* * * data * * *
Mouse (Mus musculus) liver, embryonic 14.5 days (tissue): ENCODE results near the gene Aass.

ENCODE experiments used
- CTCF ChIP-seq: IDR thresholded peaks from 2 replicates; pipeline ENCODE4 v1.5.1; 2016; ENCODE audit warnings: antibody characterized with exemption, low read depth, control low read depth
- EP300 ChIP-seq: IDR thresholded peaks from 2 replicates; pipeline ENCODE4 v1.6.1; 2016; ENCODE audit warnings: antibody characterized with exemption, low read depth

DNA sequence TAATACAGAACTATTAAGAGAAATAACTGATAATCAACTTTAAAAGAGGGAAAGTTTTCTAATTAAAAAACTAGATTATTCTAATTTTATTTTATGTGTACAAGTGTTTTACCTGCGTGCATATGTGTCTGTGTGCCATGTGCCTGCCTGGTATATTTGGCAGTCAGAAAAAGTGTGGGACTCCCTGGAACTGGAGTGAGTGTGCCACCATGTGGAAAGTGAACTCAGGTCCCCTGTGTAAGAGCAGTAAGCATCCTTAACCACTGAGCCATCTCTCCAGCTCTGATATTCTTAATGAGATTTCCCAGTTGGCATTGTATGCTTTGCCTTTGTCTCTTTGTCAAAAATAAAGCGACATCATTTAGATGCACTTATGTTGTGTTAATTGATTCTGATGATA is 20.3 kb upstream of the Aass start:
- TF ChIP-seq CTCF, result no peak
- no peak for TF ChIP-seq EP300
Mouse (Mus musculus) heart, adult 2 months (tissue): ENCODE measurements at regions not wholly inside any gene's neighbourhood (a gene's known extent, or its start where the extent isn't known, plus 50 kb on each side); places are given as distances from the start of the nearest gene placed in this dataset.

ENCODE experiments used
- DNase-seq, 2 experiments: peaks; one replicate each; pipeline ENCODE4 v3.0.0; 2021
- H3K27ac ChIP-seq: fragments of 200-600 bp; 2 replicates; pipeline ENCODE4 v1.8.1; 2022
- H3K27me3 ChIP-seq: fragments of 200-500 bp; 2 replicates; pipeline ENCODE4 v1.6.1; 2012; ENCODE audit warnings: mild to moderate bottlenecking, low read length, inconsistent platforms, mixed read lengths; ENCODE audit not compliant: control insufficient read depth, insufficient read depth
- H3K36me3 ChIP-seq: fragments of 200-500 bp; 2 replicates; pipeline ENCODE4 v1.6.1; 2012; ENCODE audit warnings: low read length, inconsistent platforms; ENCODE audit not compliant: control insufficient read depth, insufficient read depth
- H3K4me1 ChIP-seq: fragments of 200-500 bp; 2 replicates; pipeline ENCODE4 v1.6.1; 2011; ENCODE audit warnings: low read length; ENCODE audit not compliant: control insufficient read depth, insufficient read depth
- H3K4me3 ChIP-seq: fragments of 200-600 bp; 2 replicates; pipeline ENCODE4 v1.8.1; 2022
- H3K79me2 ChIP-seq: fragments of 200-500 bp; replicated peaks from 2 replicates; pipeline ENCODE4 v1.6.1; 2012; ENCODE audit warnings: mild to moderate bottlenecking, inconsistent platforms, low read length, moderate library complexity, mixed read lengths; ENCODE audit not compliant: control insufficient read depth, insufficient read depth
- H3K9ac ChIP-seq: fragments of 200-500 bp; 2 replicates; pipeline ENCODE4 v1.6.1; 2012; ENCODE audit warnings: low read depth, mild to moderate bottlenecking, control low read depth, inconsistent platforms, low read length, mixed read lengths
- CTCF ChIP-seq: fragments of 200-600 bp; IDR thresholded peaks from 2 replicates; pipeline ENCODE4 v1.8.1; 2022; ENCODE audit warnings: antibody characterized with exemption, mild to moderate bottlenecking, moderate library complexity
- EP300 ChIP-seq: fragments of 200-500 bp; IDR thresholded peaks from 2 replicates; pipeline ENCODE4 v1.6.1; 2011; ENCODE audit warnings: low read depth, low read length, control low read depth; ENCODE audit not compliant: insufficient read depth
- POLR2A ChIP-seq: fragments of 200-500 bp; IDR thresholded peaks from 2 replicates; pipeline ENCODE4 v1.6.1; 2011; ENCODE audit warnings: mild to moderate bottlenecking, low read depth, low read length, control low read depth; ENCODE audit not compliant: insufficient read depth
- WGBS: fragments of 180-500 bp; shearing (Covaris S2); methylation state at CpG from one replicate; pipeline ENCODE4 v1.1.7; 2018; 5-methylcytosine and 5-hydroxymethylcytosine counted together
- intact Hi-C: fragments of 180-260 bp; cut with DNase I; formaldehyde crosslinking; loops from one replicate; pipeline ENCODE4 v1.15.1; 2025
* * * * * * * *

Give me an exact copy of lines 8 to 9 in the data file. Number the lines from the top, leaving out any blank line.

Mouse (Mus musculus) heart, adult 2 months (tissue): ENCODE measurements at regions not wholly inside any gene's neighbourhood (a gene's known extent, or its start where the extent isn't known, plus 50 kb on each side); places are given as distances from the start of the nearest gene placed in this dataset.

ENCODE experiments used